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Steering, suspension and comfort

No tester much envied the job of Turin’s chassis engineers, charged with stamping an alternative, Fiat-style identity on a model already plainly doing a first-rate job of being a light, modestly powered roadster.

Simply clarifying what ‘Fiat’ would signify and feel like ought to have taken time, given that the firm has not applied itself to a sports car since the 1990s.

Quick direction changes show up the amount of slack in the chassis; flicks from one lock to the other need to be handled smoothly

The resulting ride and handling compromise, struck without hardware changes, is logical, credible, distinct and not unlikeable, but it isn’t unblemished, either.

The objective, broadly speaking, appears to have been a subtly softer, mellower two-seater, less overtly reactive to inputs than the balletic MX-5, smoother-riding, more consistent to steer and, for want of a better word, more grown-up.

Such a roadster would be better attuned to the Multiair’s torque-heavy power band and would presumably suit a slightly less enthused driver than those who typically buy the Mazda for its rear-wheel drive exuberance.

The reality is halfway there. The 124 is less on its toes than the Mazda and works harder to smother a road with a more lethargic brand of pliancy, exchanging the MX-5’s stone-skipping buoyancy for a blunter long-wave bob.

It feels heavier, too, partly because it is and partly because its more ponderous suspension settings tend to get caught out by secondary intrusions midway through ruminating on their primary response.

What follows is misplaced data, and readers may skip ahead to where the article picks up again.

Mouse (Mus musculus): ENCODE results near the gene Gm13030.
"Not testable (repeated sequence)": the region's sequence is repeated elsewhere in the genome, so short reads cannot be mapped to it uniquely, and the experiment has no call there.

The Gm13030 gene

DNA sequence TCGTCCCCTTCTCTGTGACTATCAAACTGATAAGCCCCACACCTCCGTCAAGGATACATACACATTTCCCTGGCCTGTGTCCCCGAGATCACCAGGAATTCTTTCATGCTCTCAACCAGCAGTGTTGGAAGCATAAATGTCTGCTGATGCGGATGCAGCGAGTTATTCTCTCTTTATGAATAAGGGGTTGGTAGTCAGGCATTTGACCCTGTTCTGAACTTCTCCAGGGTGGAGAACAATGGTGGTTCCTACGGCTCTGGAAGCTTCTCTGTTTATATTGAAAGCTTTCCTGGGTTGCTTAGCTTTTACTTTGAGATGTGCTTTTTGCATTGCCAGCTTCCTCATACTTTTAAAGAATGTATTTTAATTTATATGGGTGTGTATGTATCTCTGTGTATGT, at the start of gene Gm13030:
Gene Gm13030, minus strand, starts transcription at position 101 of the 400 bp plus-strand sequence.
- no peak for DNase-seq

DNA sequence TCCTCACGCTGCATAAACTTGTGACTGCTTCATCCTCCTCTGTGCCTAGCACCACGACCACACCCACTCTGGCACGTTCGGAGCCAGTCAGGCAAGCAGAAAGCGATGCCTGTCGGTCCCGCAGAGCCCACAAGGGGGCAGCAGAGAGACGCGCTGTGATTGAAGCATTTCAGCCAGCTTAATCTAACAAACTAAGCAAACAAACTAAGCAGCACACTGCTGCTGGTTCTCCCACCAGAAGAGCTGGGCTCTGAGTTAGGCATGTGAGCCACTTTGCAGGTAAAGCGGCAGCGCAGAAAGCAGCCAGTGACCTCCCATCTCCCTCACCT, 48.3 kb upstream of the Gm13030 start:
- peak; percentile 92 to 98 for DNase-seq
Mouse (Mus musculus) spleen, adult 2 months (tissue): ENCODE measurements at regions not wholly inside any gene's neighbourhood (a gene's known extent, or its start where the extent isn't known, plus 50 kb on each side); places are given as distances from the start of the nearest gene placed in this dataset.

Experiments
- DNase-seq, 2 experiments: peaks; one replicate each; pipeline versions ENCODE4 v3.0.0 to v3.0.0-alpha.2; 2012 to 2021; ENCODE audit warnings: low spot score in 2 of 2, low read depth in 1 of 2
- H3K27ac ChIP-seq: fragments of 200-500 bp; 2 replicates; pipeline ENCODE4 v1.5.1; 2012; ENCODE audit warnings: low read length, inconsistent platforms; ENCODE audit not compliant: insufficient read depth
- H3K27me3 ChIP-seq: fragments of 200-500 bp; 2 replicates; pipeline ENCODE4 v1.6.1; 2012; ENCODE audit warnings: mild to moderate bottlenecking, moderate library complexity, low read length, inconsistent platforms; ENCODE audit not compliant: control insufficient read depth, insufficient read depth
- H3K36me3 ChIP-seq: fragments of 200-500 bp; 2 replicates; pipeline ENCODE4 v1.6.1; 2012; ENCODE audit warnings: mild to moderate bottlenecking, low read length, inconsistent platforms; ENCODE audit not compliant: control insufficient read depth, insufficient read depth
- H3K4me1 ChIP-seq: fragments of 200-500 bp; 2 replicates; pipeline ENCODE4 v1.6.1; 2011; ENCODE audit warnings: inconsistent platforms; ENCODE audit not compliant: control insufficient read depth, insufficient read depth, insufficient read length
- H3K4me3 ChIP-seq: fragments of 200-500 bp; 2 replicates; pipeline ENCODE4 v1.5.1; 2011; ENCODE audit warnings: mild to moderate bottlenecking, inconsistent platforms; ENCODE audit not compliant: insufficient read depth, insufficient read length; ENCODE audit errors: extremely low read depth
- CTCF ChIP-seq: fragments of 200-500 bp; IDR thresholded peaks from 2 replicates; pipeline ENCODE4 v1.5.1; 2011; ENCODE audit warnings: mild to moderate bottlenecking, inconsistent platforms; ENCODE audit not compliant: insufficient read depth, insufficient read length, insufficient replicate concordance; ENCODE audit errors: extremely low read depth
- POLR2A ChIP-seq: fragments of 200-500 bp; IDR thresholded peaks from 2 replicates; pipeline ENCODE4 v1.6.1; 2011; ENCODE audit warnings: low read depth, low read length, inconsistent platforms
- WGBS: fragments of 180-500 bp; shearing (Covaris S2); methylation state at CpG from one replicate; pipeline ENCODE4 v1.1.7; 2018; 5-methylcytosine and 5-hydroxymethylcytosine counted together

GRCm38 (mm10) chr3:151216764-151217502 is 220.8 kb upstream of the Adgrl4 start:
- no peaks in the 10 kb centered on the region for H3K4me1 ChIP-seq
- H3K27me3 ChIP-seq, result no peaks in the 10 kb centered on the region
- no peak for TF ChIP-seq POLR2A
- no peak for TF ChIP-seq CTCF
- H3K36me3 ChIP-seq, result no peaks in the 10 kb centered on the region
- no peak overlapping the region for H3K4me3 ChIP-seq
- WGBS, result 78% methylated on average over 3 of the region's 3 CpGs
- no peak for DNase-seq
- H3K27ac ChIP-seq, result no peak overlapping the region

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Consequently, while trying to be tender, the Fiat ends up feeling brittle at times. This unevenness is worsened by meandering, fluctuating vibrations that cause a mild judder in the steering and scuttle.

Its absence in the MX-5 must mean it’s a result of Fiat’s own alterations, which is a shame because it overshadows the moments when things come good for the 124 and its thicker steering feel and more deliberate front end indulge a sloppier, less considerate driving style than you’d employ in the MX-5.

A less melodramatic degree of initial lean helps, even if the absence of a proper diff becomes apparent if you press on.

Not that the 124 discourages such behaviour or falters in its feedback; it is feelsome enough to shame far pricier alternatives. But as balanced as an MX-5 it isn’t.

When pushed, the 124 Spider exposes the fact that this is a cruiser in the traditional style, not the hardcore version of this roadster.

Body movements are so soft that you have to take care not to upset it. Give it a ‘bung’ like you might to a Ford Fiesta ST and all you’ll do is upset it. In some respects it’s like an indoor hire kart: if you get it sliding, the engine just bogs.

Instead, be super-smooth, trail the brakes gently, take care with the steering (which is over-sharp off straight-ahead) and plan a route through corners that maximises the amount of time spent in a straight line.

The only control you don’t have to fear is the throttle, which you can get flat pretty much right away. If the car is loaded laterally and you’re accelerating hard, that can induce a bit of wheelspin on the inside tyre.

A limited-slip diff would help in adjusting the car’s line while allowing what power there is to be delivered to the road rather than air.